I’ve been doing what I do for a long time. Every so often, someone will come out with a book that says, “Preaching is dead.” Well, it hasn’t died yet. I don’t think it ever will. There’s something about that moment when, as one great preacher described, “One beggar tells another beggar where he found bread.”

Great preachers work hard and pray harder to make sure these great moments are never wasted.

Preaching In and Out of Season

It’s the worst of times. It’s the best of times. There’s good news and there’s bad news. We live in a world that seems to be a curious mix of both.

On the one hand, we’re seeing things happen in a world we could never see in our wildest dreams. On the other hand, we’re seeing things happen we couldn’t imagine in our worst nightmares. Sometimes our culture sees the gospel as good news. Other times, the gospel is rejected as bad news. In it all, like Timothy, we preach the gospel in and out of season (2 Tim 4:2).

The Preacher and Evernote

As most of you know, I am very slow to adapt to technology.  Most gadgets and software end up frustrating me, because they do not work the way I do.  In preparing a sermon I’m very “old school.”  I still like reading the commentaries, copying and selecting pages, making my own notes long hand on a legal pad and putting all that in a manila file folder.  That way, whenever I want to pick up what I’ve prepared, I simply grab a file folder, open it up and I know exactly where I am.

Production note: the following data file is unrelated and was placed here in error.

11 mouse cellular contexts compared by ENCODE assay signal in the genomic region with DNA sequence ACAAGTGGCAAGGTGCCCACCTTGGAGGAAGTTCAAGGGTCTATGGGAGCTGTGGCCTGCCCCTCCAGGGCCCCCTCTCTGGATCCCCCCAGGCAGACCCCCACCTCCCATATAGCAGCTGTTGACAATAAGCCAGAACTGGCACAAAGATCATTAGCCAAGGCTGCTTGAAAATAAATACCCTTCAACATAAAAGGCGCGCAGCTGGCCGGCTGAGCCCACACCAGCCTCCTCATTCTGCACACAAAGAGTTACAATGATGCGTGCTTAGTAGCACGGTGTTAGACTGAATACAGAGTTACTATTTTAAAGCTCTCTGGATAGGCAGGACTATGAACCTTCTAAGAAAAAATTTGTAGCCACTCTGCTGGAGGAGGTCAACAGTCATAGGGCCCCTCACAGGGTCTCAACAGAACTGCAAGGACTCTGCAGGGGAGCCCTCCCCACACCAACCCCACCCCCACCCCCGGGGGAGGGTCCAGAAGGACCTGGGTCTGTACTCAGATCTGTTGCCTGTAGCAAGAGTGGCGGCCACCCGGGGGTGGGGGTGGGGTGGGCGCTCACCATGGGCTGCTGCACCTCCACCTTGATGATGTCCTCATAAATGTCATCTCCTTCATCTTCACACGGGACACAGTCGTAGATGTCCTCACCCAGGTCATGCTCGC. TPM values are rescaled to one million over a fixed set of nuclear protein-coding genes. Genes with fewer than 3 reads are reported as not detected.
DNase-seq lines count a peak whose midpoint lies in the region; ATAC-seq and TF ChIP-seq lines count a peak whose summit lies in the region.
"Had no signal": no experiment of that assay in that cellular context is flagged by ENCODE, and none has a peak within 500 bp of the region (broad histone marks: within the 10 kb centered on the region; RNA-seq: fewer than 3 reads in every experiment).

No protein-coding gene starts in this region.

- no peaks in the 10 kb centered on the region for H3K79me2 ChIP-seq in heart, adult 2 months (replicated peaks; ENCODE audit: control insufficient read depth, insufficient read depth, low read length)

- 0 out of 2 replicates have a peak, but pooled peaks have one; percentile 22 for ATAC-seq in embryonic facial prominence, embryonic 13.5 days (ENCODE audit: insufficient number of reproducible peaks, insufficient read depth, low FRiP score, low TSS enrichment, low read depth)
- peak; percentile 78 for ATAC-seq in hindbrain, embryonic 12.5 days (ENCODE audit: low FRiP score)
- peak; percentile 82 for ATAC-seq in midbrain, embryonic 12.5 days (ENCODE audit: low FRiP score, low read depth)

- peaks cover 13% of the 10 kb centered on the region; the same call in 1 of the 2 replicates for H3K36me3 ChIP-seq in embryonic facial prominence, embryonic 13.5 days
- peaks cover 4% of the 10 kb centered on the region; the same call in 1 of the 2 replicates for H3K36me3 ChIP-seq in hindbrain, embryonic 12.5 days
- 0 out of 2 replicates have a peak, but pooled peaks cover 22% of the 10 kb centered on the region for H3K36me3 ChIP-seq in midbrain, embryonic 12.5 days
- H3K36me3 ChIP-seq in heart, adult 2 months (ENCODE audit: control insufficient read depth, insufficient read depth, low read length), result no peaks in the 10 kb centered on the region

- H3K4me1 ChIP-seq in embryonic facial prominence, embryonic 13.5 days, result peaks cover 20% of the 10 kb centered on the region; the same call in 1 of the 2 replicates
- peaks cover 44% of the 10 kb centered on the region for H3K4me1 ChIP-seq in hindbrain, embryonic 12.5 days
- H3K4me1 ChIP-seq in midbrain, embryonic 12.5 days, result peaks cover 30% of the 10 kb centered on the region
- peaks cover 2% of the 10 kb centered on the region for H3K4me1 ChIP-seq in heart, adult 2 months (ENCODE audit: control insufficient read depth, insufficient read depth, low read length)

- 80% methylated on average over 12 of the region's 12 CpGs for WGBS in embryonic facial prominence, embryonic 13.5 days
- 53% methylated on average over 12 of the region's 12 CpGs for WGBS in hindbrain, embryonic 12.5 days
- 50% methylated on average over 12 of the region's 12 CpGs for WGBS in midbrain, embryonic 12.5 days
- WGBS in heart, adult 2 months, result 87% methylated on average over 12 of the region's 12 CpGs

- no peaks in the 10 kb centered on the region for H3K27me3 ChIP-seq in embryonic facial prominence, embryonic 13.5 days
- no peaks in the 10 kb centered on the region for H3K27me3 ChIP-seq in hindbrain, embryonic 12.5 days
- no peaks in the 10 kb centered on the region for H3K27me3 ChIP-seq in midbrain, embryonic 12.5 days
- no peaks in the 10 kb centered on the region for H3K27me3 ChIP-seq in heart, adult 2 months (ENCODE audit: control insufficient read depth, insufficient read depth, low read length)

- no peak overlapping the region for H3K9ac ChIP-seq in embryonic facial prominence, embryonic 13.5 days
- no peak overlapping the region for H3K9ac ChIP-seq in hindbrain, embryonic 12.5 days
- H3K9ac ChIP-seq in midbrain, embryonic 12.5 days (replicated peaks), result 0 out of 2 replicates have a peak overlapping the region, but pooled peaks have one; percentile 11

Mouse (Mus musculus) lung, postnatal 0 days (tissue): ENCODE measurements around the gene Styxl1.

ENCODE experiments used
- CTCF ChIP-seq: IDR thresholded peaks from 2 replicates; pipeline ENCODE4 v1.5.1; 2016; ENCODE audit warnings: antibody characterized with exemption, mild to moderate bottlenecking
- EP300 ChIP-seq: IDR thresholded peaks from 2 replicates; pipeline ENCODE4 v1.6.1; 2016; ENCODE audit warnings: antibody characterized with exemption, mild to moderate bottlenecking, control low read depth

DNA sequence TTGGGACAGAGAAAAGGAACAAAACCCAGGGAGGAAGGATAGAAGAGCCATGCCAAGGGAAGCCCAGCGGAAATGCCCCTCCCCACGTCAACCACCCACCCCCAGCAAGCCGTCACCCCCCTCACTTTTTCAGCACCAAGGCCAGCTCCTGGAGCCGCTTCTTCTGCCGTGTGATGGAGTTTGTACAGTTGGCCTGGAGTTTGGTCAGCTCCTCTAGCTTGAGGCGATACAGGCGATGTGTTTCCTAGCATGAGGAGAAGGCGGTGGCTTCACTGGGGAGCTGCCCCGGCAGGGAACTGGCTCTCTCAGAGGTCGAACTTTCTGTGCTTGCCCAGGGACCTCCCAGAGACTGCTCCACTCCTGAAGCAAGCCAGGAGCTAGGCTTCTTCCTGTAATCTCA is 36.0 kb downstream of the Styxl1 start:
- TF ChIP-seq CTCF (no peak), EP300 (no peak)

Before now there was no software that worked the way my mind does.  Well, let me introduce you to Evernote.   Evernote is a filing system for your computer.

Here is what I like about Evernote:

  1. I can set up a notebook, open a file and in that file put everything… just like I would a manila folder.  I can add word studies, illustrations, the outline.  It is all in the folder and kept for me wherever I am.  No matter how many times I open it and close it, start and stop, it stays updated because it is on the cloud.
  2. I can get Evernote across any of my platforms, which means I can get into it from my phone, from my iPad, from my computer and even from a friend’s or family computer when out of town visiting.  I recently did that when visiting my mom and wanted to catch a quick thought that came to me while there.
  3. I’ve learned to use Evernote not only for my sermon preparation but for all the projects I work on, because it works just like the manila folder system I am very comfortable with.

So, if you haven’t found Evernote yet, spend some time on it.  Let me know what you think, and if it helps speed up your sermon preparation.

I’ll also be interested to hear what other software or gadgets you have found helpful… or not helpful… in preparing and delivering a sermon every week.

Studying the Text

A few days ago, I was talking with some seminary friends and we were complaining that all of the books that were hard to carry from class to class (back in the “old days”) are now available digitally. Now there are vast amounts of information available at the click of a few keys. This amount of data can be overwhelming and that’s a problem in itself, but there’s another problem. The data may be coming too fast.

A submarine can go too fast to hear its own sonar. Like submarines, pastors aren’t called to go fast, but to go deep. You can’t go fast and deep at the same time. Our world champions speed, but Christ calls us to live deeply.